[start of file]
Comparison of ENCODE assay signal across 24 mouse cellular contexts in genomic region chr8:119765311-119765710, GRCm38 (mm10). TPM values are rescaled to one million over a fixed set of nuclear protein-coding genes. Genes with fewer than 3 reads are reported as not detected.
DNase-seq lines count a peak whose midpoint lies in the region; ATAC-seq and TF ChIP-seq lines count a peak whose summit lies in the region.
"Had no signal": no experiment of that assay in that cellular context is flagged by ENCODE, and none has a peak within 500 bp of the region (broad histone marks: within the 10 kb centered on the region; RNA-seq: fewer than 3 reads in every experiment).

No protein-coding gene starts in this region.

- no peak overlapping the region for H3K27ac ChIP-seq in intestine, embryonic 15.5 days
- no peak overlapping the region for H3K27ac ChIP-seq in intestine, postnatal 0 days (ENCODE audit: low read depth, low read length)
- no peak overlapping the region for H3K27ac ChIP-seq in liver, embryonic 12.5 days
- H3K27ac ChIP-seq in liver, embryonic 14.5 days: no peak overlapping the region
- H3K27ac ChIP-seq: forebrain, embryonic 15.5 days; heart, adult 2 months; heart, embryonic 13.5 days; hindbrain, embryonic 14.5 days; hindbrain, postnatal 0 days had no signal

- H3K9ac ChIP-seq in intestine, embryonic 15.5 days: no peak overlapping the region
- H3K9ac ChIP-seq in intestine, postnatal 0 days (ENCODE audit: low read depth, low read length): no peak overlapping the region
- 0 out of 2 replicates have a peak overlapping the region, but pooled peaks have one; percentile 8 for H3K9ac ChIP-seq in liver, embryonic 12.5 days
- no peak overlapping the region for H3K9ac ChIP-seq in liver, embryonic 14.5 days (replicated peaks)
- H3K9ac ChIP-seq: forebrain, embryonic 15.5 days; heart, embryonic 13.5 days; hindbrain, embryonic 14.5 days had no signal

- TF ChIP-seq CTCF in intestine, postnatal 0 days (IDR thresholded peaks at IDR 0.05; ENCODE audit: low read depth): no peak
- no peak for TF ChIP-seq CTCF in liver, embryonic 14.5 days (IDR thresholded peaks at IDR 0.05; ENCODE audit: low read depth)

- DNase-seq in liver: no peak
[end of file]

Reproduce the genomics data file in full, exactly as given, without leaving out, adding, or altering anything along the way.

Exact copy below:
Comparison of ENCODE assay signal across 24 mouse cellular contexts in genomic region chr8:119765311-119765710, GRCm38 (mm10). TPM values are rescaled to one million over a fixed set of nuclear protein-coding genes. Genes with fewer than 3 reads are reported as not detected.
DNase-seq lines count a peak whose midpoint lies in the region; ATAC-seq and TF ChIP-seq lines count a peak whose summit lies in the region.
"Had no signal": no experiment of that assay in that cellular context is flagged by ENCODE, and none has a peak within 500 bp of the region (broad histone marks: within the 10 kb centered on the region; RNA-seq: fewer than 3 reads in every experiment).

No protein-coding gene starts in this region.

- no peak overlapping the region for H3K27ac ChIP-seq in intestine, embryonic 15.5 days
- no peak overlapping the region for H3K27ac ChIP-seq in intestine, postnatal 0 days (ENCODE audit: low read depth, low read length)
- no peak overlapping the region for H3K27ac ChIP-seq in liver, embryonic 12.5 days
- H3K27ac ChIP-seq in liver, embryonic 14.5 days: no peak overlapping the region
- H3K27ac ChIP-seq: forebrain, embryonic 15.5 days; heart, adult 2 months; heart, embryonic 13.5 days; hindbrain, embryonic 14.5 days; hindbrain, postnatal 0 days had no signal

- H3K9ac ChIP-seq in intestine, embryonic 15.5 days: no peak overlapping the region
- H3K9ac ChIP-seq in intestine, postnatal 0 days (ENCODE audit: low read depth, low read length): no peak overlapping the region
- 0 out of 2 replicates have a peak overlapping the region, but pooled peaks have one; percentile 8 for H3K9ac ChIP-seq in liver, embryonic 12.5 days
- no peak overlapping the region for H3K9ac ChIP-seq in liver, embryonic 14.5 days (replicated peaks)
- H3K9ac ChIP-seq: forebrain, embryonic 15.5 days; heart, embryonic 13.5 days; hindbrain, embryonic 14.5 days had no signal

- TF ChIP-seq CTCF in intestine, postnatal 0 days (IDR thresholded peaks at IDR 0.05; ENCODE audit: low read depth): no peak
- no peak for TF ChIP-seq CTCF in liver, embryonic 14.5 days (IDR thresholded peaks at IDR 0.05; ENCODE audit: low read depth)

- DNase-seq in liver: no peak